Behemoth (2015) is a documentary that takes us into the coal mines of Inner Mongolia, bearing witness to the daily lives of ash-heavy and sweat-soaked coal and iron miners. This area first caught the attention of director Zhao Liang when he saw the region’s thick blanket of smog on a satellite map. The film itself is a meditation on who bears the cost of China’s rapid industrialization and need for coal consumption. Workers are driven to the brink of exhaustion, breathing in toxic dust as they are driven deeper into ecological destruction in the name of economic growth. Juxtapositions are jarring: sweltering faces are illuminated by furnaces and dust clouds bloom into the air in one scene, while oblivious sheep graze on a patch of grassland in the next.
There’s something about C. K. Williams’s poem, “Tar,” that lingers in the corners of your mind long after read it. This threat of an encroaching danger (in Williams’s world the unknown future of Three Mile Island) permeates the spaces between his lines, inescapable even in the quiet of suburbia. Not only do we have this potential radioactive contamination, but the smoking stench of hot tar and torn out pieces of asbestos bringing this potentially lethal menace closer to home.
While we’re on the subject of nuclear threats, I recently revisited Emma Claire Foley’s essay, “Nuclear Renewal.” In this piece, Foley, who works as a policy researcher to reduce threats of nuclear weapons and war, contemplates the decision of the Lawrence Livermore National Laboratory to upload footage of nuclear bomb tests from the 1940s to the 1960s on Youtube and what it means to have access to this archive in our own modern day full of its own anxieties of war and destruction. What I appreciate most about Foley’s analysis is her observation of the tests’ seeming containment, how far away their devastating mushroom clouds seem to viewers, yet traces of these tests live on: “according to the CDC, small amounts of radioactive materials can be found in the bodies of anyone living in the United States since 1951.”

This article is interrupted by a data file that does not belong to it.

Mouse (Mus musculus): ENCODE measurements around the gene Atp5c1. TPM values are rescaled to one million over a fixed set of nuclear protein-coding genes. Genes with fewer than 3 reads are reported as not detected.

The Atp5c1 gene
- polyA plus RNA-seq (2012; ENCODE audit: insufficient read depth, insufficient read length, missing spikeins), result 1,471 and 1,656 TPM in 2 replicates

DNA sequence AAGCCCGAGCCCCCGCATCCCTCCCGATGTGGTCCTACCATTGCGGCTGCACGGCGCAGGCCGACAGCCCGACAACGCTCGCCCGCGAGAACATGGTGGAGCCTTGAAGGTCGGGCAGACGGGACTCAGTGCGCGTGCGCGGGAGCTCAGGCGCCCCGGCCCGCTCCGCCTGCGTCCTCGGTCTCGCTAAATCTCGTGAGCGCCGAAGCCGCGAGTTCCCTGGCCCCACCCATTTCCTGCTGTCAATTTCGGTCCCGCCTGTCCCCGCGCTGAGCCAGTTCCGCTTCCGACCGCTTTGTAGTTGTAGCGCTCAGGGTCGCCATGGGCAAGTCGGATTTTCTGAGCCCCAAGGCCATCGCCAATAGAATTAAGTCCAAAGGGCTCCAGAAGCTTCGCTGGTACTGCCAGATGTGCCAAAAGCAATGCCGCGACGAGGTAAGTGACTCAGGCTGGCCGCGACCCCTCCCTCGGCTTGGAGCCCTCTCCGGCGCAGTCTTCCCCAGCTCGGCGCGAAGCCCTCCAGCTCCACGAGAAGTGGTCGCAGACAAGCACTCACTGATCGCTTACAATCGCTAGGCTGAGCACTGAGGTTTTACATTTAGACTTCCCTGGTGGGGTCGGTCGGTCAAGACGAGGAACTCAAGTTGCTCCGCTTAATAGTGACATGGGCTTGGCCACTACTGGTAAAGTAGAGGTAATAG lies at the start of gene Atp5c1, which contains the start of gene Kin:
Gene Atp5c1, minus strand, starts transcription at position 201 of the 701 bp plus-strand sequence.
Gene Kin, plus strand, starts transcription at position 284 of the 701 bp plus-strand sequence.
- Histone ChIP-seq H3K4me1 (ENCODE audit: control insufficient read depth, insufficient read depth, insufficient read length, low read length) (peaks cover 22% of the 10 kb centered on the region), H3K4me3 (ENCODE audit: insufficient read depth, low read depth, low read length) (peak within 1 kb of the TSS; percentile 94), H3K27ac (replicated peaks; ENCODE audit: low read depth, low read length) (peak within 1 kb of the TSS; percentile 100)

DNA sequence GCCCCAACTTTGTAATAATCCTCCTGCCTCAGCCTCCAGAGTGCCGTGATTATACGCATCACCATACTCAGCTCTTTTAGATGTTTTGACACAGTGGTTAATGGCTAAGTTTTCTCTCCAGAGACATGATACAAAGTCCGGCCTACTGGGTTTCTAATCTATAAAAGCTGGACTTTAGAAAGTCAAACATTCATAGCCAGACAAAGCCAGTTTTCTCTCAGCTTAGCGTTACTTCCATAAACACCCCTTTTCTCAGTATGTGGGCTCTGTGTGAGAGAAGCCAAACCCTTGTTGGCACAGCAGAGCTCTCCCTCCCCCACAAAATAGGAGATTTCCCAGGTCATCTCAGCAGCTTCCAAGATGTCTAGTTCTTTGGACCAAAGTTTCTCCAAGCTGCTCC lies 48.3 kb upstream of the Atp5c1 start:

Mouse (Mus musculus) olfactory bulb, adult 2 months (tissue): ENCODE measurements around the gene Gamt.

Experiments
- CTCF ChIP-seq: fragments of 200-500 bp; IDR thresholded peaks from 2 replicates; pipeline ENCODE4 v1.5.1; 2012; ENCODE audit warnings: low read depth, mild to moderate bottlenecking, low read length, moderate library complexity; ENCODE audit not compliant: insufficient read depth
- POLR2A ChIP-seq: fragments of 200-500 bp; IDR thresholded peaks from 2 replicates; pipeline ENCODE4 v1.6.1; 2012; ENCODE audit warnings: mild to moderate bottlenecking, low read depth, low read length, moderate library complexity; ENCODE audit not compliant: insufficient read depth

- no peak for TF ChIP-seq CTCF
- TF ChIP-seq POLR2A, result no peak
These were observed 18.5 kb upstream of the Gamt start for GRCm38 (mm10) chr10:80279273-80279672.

It feels like every day now brings a new horrifying discovery of brutality across Ukraine, from civilian deaths to senselessly ravaged cities. While the environmental impacts of war has been a subject of study for decades now, I wanted to share this particularly troubling story by Emily Anthes about how the ongoing war in Ukraine is threatening the country’s ecosystems. The Black Sea Biosphere Reserve, which is currently under Russian occupation, is in particular danger having been a safe haven for migratory birds, endangered species of mole rat and dolphin, and numerous species of sea creatures. Anthes’s story is essential reading, not only about the current condition of Ukraine’s landscapes fraught with fires and bombings, but about the much larger history of human impact on the environment through destructive war.
You should avoid Charles Baudelaire’s poem “A Carcass” if you are easily queasy. Mapping out the processes of rotting flesh, the poem is a nauseating feast of the senses, a decaying cocktail of sights and smells where the cycles of life and death become entangled across the gravesite. Baudelaire writes, “And the sky cast an eye on this marvellous meat / As over the flowers in bloom.”
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Until next time,